Critics of the plan — including federal unions — have said the changes are a major step towards privatizing VA health services by shifting billions of dollars from VA accounts to private companies. They’ve also accused the White House of working towards that goal, in an effort to hollow out VA.
But VA officials have defended the idea as modernizing VA operations, and acknowledging that the medical needs of millions of veterans cannot be shouldered by the department alone.
Numerous House Democrats, who in the past have warned about the privatization push, backed the new legislation, saying it strikes the balance between medical access and preserving the department.
Caregivers and asset review
In order to attract that Democratic support, Republican House leaders added a dramatic expansion of the current VA caregivers stipend to the measure.
The issue has been a top priority of veterans organizations in recent years, since currently only caregivers of veterans from the post-9/11 era are eligible for monthly stipends through the department. The new proposal would expand that to veterans of all eras, first starting with pre-1975 veterans and later phasing in the remaining group over two years.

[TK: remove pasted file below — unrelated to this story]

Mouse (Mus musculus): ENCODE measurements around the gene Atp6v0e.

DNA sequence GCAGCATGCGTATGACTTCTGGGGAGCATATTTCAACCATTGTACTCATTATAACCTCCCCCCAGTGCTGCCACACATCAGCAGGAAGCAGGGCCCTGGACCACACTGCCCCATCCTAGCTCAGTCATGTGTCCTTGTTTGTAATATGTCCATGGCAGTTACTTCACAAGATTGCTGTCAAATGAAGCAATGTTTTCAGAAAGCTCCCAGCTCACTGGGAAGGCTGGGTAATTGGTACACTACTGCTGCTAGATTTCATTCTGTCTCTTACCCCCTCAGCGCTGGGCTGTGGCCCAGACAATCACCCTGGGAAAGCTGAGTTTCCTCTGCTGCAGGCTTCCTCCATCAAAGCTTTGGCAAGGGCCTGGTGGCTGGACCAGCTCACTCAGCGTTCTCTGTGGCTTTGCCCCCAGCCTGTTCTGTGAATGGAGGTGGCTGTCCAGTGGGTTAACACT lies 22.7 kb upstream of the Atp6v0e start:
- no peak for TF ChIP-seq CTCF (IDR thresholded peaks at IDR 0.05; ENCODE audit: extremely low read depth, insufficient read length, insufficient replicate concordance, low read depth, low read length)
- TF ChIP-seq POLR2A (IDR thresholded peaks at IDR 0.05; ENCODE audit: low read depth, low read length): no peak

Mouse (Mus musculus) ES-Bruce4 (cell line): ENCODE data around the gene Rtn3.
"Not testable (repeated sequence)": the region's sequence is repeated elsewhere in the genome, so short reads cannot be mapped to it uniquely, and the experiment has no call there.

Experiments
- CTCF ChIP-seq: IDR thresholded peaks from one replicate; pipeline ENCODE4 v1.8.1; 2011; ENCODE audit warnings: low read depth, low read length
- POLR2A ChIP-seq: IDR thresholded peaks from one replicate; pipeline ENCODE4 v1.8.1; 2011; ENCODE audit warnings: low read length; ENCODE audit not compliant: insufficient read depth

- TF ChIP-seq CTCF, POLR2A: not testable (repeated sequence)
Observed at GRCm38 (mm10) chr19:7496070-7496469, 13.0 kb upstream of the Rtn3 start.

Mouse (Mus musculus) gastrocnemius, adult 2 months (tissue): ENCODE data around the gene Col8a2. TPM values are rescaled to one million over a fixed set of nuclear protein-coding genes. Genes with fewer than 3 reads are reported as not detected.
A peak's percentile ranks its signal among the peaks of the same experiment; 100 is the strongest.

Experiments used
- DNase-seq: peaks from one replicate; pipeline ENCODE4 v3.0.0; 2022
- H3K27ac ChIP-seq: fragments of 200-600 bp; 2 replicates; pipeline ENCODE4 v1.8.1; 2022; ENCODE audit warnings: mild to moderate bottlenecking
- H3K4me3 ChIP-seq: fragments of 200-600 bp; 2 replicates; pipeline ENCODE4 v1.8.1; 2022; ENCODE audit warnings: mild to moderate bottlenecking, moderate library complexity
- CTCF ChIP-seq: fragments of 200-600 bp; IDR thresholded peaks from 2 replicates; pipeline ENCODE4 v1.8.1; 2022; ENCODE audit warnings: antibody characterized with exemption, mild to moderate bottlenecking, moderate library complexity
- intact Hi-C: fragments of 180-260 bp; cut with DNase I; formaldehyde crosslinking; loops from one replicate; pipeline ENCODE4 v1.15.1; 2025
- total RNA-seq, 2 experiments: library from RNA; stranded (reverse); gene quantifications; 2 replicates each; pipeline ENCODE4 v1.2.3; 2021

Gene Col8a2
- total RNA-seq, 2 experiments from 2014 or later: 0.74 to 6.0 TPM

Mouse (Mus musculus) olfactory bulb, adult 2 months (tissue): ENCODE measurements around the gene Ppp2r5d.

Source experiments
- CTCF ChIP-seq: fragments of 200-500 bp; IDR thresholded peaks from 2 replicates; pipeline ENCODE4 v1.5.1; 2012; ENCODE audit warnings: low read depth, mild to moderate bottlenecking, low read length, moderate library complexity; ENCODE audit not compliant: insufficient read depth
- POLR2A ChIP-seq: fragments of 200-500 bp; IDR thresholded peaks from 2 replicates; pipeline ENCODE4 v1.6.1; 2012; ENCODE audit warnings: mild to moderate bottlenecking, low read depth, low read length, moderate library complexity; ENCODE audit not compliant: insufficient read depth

The obstacle in getting that expansion has been the cost. The Congressional Budget Office estimates that more than 41,000 caregivers could be added to the program over the next five years, at a cost of nearly $7 billion. But that bill is expected to rise even more in following years.
But the community care overhaul is expected to total more than three times that total by 2023, making it a more palatable concession in the context of the larger legislative package.
The asset review portions of the package resembles the framework of the Defense Department’s base closure and review commissions, although supporters have bristled at the comparison.
Under the plan, the president would establish a nine-member Asset and Infrastructure Review Commission, with representatives from veterans service organizations, the health care industry, and federal facility management.